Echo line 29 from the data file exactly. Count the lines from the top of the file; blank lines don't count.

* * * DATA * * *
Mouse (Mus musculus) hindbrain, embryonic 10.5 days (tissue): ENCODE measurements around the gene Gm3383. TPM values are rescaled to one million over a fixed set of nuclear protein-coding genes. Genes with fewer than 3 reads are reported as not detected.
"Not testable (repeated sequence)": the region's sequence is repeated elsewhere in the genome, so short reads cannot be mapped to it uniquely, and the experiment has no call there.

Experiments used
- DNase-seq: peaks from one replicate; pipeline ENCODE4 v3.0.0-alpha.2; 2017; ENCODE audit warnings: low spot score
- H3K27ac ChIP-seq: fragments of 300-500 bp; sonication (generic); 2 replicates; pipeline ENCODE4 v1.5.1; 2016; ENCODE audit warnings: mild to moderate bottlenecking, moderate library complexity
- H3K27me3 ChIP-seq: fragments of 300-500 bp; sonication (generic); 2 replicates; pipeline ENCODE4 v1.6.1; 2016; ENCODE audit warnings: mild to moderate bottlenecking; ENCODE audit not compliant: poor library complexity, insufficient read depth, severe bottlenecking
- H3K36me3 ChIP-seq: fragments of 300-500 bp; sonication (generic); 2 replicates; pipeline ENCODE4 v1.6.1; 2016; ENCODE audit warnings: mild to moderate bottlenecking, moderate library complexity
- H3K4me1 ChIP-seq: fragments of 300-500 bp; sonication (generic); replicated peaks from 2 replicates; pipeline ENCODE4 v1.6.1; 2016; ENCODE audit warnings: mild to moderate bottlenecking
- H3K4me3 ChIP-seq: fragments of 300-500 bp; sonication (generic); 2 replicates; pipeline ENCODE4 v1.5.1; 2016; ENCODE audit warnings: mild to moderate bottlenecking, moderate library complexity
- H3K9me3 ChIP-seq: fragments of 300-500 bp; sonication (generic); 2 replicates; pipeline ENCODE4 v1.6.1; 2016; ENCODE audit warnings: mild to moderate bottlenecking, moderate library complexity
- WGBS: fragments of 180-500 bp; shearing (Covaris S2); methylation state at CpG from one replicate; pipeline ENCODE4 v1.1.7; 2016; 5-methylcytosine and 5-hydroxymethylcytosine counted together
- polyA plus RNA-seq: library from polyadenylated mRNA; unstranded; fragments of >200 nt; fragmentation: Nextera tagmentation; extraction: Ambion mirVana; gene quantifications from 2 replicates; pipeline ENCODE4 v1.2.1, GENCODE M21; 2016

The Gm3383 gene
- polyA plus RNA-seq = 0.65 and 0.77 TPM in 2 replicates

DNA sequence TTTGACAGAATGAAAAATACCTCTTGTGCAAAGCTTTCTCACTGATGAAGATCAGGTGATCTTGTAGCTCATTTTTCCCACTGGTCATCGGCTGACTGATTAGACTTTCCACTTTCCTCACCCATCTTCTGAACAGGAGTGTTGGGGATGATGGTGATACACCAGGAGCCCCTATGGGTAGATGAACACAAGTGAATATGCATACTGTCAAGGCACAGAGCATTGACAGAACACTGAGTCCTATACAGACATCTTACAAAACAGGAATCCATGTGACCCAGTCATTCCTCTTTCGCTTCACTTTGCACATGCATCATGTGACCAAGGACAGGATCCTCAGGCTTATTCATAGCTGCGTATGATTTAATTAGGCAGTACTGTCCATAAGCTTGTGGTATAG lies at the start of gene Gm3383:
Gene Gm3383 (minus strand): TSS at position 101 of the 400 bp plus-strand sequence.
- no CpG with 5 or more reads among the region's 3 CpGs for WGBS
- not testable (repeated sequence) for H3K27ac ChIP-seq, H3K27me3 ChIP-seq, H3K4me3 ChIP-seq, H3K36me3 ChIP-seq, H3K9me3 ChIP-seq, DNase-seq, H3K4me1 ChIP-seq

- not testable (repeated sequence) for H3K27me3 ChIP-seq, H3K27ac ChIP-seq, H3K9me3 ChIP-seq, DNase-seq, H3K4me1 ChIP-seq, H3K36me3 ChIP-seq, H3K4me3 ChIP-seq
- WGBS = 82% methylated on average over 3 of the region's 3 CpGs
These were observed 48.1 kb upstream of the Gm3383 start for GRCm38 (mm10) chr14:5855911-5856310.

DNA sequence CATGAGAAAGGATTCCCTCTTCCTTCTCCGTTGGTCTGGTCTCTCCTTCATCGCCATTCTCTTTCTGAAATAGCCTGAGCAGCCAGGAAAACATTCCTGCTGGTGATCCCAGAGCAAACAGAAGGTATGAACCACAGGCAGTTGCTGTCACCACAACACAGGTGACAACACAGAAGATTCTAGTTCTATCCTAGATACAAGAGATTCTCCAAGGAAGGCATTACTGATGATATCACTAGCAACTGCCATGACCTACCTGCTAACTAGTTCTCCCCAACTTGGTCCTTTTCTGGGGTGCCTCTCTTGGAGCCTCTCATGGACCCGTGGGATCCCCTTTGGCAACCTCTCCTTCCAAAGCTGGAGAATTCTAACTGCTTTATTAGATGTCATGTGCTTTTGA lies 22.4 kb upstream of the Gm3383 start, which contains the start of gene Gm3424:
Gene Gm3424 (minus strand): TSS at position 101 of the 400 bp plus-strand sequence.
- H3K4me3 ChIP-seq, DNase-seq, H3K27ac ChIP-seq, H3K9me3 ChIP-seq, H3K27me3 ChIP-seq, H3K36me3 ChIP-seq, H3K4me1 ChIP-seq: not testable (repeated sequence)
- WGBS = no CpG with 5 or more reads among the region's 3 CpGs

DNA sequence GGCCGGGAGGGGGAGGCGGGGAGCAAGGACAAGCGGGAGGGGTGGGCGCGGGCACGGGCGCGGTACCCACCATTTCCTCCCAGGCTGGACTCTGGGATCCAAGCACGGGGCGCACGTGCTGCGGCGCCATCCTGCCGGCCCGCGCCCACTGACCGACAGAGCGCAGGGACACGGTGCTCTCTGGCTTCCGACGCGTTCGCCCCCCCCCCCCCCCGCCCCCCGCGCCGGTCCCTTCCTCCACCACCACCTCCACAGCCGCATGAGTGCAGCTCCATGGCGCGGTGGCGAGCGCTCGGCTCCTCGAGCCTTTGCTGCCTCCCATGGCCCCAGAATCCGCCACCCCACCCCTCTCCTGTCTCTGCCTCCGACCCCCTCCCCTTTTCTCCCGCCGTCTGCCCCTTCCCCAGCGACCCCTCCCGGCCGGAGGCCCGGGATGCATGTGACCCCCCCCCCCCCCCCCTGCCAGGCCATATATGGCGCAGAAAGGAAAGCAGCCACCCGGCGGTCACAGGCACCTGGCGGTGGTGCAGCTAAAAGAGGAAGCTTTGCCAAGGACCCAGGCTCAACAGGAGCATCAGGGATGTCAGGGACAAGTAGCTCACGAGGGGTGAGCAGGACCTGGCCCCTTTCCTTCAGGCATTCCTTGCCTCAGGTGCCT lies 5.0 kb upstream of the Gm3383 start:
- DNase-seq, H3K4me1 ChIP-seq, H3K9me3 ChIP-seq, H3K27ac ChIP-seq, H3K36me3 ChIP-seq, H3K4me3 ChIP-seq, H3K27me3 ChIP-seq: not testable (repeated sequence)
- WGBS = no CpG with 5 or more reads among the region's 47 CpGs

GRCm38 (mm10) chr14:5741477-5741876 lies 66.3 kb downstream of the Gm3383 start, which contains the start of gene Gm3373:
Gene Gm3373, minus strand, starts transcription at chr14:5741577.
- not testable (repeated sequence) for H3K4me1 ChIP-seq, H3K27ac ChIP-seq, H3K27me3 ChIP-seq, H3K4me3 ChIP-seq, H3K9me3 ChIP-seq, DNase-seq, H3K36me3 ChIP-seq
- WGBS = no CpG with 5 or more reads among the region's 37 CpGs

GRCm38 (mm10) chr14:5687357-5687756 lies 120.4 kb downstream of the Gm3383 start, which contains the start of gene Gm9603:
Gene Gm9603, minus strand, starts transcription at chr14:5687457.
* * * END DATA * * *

GRCm38 (mm10) chr14:5741477-5741876 lies 66.3 kb downstream of the Gm3383 start, which contains the start of gene Gm3373: